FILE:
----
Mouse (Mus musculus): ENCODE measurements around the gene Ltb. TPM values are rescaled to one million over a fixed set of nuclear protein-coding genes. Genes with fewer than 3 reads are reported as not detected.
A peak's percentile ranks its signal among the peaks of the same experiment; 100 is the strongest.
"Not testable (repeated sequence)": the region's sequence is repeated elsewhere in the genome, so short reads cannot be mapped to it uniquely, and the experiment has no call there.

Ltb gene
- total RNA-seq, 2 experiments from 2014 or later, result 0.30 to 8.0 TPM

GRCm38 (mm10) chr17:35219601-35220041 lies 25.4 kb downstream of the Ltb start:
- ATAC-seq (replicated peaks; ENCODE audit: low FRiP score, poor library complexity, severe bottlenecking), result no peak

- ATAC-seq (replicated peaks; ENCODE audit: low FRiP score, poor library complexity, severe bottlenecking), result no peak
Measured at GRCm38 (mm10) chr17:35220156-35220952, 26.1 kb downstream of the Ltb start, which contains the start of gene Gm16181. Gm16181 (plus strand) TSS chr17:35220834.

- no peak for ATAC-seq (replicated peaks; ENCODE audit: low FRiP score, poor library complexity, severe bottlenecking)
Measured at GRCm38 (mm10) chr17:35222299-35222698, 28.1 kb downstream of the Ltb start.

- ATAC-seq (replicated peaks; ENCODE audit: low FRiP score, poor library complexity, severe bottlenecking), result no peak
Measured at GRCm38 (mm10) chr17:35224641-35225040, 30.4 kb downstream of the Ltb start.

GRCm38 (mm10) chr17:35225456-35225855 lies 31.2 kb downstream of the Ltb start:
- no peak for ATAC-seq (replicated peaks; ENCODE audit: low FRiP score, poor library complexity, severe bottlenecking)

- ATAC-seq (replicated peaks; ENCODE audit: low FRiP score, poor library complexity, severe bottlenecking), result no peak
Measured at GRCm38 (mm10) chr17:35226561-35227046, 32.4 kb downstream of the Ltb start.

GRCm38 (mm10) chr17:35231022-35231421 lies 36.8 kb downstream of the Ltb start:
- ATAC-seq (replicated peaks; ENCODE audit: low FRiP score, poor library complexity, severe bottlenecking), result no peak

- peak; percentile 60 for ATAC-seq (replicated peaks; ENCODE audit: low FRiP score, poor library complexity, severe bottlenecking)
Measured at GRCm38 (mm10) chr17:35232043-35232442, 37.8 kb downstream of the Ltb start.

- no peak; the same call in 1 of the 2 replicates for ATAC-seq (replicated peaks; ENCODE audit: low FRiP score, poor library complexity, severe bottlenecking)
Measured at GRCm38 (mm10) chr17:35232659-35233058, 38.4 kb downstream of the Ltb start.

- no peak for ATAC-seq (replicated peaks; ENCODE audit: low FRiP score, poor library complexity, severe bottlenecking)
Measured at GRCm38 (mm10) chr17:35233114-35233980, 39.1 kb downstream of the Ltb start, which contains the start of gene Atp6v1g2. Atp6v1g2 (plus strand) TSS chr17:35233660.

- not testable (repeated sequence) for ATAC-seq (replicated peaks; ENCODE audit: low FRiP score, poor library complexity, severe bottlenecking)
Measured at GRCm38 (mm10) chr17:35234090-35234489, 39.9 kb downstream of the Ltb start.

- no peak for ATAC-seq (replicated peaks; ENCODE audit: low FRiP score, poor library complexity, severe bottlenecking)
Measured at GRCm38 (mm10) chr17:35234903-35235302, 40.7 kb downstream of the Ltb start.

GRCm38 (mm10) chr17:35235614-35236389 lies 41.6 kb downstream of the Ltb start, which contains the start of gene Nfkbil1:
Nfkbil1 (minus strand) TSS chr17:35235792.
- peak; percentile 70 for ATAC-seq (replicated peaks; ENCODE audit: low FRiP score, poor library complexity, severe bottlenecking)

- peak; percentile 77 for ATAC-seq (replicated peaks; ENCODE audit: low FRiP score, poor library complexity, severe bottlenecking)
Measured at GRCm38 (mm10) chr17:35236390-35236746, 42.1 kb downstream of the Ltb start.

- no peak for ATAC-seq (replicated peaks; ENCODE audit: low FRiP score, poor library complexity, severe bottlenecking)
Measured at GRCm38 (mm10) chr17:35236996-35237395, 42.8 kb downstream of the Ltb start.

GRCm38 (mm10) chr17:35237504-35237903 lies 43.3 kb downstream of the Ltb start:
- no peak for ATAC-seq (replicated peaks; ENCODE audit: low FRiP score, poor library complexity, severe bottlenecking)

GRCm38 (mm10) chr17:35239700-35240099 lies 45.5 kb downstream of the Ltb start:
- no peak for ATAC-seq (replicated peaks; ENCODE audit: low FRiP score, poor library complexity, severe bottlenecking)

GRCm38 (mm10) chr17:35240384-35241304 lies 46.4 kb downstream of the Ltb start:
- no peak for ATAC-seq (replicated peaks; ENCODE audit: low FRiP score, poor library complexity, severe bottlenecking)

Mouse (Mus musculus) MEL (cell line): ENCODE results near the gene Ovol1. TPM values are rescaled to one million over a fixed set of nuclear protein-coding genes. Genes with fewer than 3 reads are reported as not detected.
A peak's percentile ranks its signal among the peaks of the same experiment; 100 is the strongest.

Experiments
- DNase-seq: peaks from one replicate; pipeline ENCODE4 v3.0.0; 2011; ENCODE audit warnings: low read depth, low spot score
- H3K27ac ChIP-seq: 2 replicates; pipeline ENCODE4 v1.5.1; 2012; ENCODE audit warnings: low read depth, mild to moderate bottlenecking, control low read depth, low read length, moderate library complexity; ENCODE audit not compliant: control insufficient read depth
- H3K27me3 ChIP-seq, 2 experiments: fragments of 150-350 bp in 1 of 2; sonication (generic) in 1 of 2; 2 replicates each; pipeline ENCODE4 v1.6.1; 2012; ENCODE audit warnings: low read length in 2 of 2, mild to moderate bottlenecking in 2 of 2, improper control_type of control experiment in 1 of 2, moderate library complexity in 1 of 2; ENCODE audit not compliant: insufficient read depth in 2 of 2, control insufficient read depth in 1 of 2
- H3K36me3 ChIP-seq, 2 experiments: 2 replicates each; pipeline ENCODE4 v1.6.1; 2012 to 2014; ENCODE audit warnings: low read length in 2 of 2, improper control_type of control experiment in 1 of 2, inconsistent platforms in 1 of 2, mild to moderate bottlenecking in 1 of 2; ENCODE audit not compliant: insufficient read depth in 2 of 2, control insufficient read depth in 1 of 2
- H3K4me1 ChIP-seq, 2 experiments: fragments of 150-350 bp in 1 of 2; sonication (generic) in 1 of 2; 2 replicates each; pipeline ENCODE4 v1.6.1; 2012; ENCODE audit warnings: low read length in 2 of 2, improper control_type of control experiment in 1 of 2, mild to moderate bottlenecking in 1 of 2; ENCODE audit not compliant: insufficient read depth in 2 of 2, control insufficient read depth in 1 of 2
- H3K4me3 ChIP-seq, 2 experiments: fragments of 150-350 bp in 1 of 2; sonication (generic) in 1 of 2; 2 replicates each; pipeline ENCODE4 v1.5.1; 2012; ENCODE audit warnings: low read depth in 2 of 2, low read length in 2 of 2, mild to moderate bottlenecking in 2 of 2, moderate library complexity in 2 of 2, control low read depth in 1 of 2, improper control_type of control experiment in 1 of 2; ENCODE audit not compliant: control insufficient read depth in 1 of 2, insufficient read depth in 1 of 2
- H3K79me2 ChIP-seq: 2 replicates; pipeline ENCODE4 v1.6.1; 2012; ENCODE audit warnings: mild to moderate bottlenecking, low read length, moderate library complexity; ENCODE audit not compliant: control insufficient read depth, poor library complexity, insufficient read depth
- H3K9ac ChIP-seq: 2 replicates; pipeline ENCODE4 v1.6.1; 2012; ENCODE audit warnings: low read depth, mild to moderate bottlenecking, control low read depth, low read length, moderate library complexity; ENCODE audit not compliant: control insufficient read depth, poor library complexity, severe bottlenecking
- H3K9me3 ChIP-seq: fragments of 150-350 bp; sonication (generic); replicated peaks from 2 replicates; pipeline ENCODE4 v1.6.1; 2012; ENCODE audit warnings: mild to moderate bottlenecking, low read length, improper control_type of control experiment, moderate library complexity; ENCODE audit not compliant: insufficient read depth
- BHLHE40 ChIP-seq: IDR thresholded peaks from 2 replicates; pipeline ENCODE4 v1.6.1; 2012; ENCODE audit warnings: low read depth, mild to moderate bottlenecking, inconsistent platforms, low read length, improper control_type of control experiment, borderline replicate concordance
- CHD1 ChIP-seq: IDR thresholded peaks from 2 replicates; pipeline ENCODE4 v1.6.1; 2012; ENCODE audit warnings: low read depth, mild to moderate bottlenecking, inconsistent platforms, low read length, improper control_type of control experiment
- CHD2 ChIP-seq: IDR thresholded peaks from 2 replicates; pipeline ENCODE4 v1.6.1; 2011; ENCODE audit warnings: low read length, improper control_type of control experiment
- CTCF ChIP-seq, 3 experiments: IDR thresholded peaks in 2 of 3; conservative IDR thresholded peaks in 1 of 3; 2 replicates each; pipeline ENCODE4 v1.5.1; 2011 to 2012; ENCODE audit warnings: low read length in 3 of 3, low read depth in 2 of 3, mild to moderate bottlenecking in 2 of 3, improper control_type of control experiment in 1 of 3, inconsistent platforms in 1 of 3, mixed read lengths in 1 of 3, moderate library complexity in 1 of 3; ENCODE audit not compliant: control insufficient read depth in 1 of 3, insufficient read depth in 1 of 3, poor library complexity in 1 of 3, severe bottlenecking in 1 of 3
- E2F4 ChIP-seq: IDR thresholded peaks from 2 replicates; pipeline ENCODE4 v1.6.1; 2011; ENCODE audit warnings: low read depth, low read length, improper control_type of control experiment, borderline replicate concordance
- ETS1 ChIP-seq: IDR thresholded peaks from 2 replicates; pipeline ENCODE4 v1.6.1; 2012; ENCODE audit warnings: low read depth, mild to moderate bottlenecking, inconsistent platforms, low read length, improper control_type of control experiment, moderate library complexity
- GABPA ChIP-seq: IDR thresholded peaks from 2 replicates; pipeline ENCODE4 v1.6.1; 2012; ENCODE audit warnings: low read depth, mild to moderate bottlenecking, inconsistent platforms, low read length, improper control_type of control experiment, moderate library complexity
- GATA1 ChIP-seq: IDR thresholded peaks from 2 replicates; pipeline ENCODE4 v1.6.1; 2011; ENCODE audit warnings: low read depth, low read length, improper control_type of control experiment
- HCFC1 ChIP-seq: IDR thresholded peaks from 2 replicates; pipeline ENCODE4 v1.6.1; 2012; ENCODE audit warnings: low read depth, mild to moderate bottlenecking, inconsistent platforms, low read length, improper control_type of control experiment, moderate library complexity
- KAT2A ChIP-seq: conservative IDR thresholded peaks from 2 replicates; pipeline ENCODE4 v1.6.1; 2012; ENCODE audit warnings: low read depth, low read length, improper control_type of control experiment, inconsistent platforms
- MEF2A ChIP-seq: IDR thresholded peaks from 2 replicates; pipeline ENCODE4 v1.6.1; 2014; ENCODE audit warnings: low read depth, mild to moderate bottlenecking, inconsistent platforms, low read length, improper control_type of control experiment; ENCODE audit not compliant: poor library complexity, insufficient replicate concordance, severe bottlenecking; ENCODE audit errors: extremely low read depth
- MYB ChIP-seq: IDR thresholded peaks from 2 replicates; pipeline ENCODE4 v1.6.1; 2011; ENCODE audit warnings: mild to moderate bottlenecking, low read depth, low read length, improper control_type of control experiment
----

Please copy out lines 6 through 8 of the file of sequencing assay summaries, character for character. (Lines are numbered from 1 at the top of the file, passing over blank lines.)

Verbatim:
GRCm38 (mm10) chr17:35219601-35220041 lies 25.4 kb downstream of the Ltb start:
- ATAC-seq (replicated peaks; ENCODE audit: low FRiP score, poor library complexity, severe bottlenecking), result no peak

- ATAC-seq (replicated peaks; ENCODE audit: low FRiP score, poor library complexity, severe bottlenecking), result no peak